Is Anyone Home in Cygnus?

BY NICK BALLERING ? FEBRUARY 26, 2013 ? POST A COMMENT
FILED UNDER ASTROBIOLOGY, EXOPLANETS, KEPLER, OBSERVATIONS, RADIO ASTRONOMY
Title: A 1.1 to 1.9 GHz SETI Survey of the Kepler Field: I. A Search for Narrow-band Emission from Select Targets
Authors: Andrew P.V. Siemion, Paul Demorest, Eric Korpela, Ron J. Maddalena, Dan Werthimer, Jeff Cobb, Andrew W. Howard, Glen Langston, Matt Lebofsky, Geoffrey W. Marcy, Jill Tarter
First Author’s Institution: University of California, Berkeley

Background

With the discovery of over 800 confirmed exoplanets to date, astronomers can now make real progress on answering the question: are we alone? The Kepler mission, which monitors 150,000 stars in the constellation Cygnus for transit events, has found its share of planets – over 100 confirmed and more than 2,700 candidates. Some Earth-sized planets have now been found, as well as a number of planets in their star’s habitable zone.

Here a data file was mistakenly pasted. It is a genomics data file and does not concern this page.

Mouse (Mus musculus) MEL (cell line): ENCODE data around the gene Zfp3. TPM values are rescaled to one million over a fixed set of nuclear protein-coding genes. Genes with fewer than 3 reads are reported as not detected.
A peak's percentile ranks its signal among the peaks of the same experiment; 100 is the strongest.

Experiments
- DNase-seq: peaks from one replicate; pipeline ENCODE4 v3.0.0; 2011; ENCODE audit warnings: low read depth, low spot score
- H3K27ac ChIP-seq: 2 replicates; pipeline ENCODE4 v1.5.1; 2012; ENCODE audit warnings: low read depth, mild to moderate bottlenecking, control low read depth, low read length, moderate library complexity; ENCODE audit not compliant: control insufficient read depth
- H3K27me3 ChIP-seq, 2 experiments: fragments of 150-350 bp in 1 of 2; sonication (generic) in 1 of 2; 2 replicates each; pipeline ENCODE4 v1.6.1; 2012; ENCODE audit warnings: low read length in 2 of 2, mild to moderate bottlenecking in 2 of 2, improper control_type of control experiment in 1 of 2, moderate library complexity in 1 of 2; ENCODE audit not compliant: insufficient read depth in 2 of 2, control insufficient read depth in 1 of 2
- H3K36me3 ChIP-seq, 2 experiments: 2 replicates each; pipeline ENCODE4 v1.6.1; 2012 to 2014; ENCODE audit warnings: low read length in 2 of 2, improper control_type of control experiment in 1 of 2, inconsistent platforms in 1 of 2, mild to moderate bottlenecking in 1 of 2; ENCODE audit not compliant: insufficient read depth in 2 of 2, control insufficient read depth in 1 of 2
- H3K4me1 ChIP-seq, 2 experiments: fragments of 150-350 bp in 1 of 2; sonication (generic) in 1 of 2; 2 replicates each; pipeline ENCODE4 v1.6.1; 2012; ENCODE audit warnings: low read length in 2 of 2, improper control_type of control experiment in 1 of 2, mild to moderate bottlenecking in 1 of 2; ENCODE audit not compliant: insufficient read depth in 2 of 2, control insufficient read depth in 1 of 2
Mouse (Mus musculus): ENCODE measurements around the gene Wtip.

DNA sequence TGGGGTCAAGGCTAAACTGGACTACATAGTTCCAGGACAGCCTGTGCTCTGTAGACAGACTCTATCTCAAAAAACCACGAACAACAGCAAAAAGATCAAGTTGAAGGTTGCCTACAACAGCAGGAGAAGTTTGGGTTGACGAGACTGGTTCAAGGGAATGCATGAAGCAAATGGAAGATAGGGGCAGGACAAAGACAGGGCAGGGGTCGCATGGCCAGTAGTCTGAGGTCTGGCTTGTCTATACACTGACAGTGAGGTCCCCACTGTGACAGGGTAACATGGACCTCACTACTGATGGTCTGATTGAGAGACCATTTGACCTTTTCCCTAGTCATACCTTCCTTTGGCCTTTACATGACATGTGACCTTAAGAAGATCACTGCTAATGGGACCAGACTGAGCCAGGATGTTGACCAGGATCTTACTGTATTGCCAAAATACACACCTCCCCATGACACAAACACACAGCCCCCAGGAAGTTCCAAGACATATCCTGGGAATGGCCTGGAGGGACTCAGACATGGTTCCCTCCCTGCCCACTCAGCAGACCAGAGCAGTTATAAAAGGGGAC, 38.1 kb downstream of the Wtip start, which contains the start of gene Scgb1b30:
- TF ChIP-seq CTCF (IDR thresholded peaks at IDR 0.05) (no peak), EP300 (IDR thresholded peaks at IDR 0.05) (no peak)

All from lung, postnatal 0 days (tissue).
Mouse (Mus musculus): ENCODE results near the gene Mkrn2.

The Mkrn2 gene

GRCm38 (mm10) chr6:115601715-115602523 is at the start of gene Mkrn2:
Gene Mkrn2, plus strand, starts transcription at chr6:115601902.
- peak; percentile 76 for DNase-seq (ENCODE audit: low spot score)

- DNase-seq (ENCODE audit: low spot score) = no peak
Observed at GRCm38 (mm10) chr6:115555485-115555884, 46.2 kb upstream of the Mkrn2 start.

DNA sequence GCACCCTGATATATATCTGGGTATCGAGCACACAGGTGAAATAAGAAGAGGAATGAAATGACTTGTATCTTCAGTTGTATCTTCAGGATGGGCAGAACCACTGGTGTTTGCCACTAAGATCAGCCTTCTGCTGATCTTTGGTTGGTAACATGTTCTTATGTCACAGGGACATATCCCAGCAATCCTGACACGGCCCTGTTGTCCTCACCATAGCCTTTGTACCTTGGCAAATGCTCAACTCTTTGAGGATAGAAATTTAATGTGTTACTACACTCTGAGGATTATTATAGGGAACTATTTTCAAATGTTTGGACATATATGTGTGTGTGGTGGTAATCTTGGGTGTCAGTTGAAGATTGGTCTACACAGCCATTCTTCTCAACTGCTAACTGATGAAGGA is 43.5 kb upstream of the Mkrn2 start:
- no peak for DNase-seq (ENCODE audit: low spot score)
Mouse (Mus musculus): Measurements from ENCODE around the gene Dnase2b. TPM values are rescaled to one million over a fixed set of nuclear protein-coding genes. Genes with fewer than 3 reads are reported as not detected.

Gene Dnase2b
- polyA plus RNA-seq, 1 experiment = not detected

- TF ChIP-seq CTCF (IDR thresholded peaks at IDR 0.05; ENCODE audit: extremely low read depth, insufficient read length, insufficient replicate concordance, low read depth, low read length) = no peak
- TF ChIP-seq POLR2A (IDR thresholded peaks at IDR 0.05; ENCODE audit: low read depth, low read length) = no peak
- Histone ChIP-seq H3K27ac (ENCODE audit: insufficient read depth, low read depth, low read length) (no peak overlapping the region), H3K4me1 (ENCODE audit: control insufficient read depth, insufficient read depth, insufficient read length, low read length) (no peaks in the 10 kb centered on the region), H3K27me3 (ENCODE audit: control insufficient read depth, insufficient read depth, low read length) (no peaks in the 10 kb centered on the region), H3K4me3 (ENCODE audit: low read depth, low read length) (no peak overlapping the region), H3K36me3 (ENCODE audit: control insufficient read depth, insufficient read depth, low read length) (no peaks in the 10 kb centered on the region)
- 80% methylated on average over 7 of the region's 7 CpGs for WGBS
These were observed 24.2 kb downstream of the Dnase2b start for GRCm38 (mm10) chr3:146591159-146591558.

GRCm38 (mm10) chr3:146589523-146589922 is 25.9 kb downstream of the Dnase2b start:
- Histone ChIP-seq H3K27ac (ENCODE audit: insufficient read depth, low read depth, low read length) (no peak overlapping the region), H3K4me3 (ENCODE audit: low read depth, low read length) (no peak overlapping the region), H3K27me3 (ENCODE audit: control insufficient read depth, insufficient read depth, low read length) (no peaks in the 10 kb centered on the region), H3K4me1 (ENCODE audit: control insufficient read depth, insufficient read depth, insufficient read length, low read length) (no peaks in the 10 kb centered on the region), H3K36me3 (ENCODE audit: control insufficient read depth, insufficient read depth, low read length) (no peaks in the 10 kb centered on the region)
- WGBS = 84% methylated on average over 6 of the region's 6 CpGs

But a planet in the habitable zone is not necessarily inhabited. A promising method to detect life on an exoplanet is to find biosignature gases in the planet’s atmosphere. And, while finding life on another planet would be a momentous discovery, perhaps the most exciting discovery of all would be to find intelligent life outside of the Solar System.

The authors of this paper seek to do just that. They looked for radio signals from alien civilizations on some of the planets recently discovered by Kepler.

Read more: Is Anyone Home in Cygnus? | astrobites.

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